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Police, soldiers and retired rangers are helping to protect Kruger National Park during the strike, with parks management worried about the threat of rhino poaching.
JOHANNESBURG, South Africa — Rangers at South Africa's Kruger National Park, a major safari destination that is fighting an increasingly brutal battle with rhino poachers, have gone on an indefinite strike.
South Africa National Parks (SAN Parks) officials said that 181 of Kruger's 400 rangers went on strike Friday over salary issues.
Spokesman William Mabasa said he feared that poachers might try to take advantage of the decreased numbers of rangers.
"It is indeed unfortunate that our rangers have decided to go on strike at the time when we are at the peak of our war against rhino poachers," Mabasa said in a statement. "These are the men and women that we rely on in our fight against the poachers."
Last year, a record 448 rhinos were poached in South Africa, including 252 rhinos killed at Kruger park.
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Police, soldiers and volunteer rangers are helping to protect the park during the strike. Retired rangers are being brought back to work.
Mabasa said there have been no reported rhino poaching incidents at Kruger since the strike began on Feb. 3, and tourism at the park has not been affected.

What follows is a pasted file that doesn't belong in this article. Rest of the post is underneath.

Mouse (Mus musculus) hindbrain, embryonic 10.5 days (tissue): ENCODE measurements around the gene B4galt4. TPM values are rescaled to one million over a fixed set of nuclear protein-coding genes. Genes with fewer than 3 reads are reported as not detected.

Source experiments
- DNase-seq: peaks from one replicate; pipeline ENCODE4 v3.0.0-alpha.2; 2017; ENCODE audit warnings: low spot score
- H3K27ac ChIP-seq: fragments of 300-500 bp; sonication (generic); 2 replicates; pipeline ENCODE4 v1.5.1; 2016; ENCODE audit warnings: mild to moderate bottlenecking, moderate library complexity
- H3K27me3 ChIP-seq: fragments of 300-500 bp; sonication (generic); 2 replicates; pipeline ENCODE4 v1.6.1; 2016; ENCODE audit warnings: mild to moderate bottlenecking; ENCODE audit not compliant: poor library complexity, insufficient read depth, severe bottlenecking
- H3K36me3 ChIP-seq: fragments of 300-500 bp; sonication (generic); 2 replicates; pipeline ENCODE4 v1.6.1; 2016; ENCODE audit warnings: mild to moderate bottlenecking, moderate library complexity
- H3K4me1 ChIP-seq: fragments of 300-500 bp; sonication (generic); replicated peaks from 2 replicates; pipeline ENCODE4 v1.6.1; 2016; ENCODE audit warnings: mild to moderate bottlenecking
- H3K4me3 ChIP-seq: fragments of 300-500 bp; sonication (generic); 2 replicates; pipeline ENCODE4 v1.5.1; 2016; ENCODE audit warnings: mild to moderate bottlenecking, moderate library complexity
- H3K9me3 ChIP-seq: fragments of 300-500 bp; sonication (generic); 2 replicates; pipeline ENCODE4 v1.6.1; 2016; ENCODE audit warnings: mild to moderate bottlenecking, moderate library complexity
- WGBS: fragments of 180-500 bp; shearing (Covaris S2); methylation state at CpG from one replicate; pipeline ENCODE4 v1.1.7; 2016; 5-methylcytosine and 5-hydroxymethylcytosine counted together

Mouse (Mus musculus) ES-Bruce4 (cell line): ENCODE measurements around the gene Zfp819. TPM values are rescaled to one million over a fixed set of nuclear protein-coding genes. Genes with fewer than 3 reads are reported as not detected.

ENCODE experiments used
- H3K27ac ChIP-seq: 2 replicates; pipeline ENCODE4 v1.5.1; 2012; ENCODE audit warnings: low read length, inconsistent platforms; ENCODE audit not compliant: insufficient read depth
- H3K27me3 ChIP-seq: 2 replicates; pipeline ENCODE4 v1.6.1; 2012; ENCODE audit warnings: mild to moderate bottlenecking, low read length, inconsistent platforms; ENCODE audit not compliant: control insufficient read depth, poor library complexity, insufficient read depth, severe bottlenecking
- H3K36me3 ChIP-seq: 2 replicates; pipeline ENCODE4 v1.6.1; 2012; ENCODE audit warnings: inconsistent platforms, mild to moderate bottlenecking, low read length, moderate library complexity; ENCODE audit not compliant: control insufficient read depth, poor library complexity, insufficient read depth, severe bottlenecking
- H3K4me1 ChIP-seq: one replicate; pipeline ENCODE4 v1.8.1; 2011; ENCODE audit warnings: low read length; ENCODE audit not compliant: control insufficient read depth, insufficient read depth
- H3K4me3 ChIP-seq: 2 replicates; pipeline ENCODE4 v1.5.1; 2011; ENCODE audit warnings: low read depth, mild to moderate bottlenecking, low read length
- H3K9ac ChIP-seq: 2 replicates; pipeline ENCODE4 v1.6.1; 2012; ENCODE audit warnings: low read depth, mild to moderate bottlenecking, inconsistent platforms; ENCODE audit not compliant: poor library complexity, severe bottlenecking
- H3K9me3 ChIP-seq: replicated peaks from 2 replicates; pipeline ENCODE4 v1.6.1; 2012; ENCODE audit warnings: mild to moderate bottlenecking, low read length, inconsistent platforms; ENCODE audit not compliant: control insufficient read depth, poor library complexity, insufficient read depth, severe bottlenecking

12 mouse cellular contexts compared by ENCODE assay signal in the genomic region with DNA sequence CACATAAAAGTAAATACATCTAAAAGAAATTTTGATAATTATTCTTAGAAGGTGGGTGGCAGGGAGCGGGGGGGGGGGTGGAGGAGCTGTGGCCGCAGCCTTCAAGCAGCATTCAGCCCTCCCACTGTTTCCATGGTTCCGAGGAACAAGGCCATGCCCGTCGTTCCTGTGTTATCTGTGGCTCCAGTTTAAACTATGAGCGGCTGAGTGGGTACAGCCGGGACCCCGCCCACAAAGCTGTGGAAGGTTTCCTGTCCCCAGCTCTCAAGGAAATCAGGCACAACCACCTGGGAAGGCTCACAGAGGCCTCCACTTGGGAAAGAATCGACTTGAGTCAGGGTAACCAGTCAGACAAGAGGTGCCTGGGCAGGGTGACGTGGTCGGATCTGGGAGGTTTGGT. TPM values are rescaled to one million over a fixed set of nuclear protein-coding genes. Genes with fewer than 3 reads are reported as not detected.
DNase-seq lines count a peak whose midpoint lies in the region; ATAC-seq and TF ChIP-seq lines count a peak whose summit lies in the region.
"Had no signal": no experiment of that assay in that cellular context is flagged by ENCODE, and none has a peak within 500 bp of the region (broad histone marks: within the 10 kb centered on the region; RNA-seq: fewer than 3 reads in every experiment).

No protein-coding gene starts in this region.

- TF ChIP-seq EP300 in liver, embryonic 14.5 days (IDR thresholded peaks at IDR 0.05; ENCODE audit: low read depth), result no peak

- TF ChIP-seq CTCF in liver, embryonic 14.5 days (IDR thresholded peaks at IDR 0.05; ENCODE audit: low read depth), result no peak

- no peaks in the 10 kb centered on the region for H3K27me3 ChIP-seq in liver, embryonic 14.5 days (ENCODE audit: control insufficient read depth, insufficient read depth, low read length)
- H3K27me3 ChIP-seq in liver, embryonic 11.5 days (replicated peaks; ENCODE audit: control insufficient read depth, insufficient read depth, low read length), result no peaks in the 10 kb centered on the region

The past few years have seen a dramatic rise in rhino poaching, fueled by growing demand for rhinoceros horns in Vietnam and China where they are used to cure cancer, headaches and fever, although experts say the horns have absolutely no medicinal value.
In January, Kruger park rangers found eight dehorned rhino carcasses in the park in just one day. Two suspected poachers, said to be from Mozambique, were killed in a shoot out.
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On Monday, South African and Mozambican officials met in Pretoria to work on solutions to the rhino poaching crisis.
South Africa's national parks authority has announced it is hiring an an extra 150 rangers to protect the rhinos at Kruger park, while the country's environmental affairs ministry is considering re-erecting an electric fence along the park's border with Mozambique, were some of the poachers are thought to come from.
Three Mozambican men were jailed last month for 25 years each after being found guilty of hunting rhino at Kruger park.
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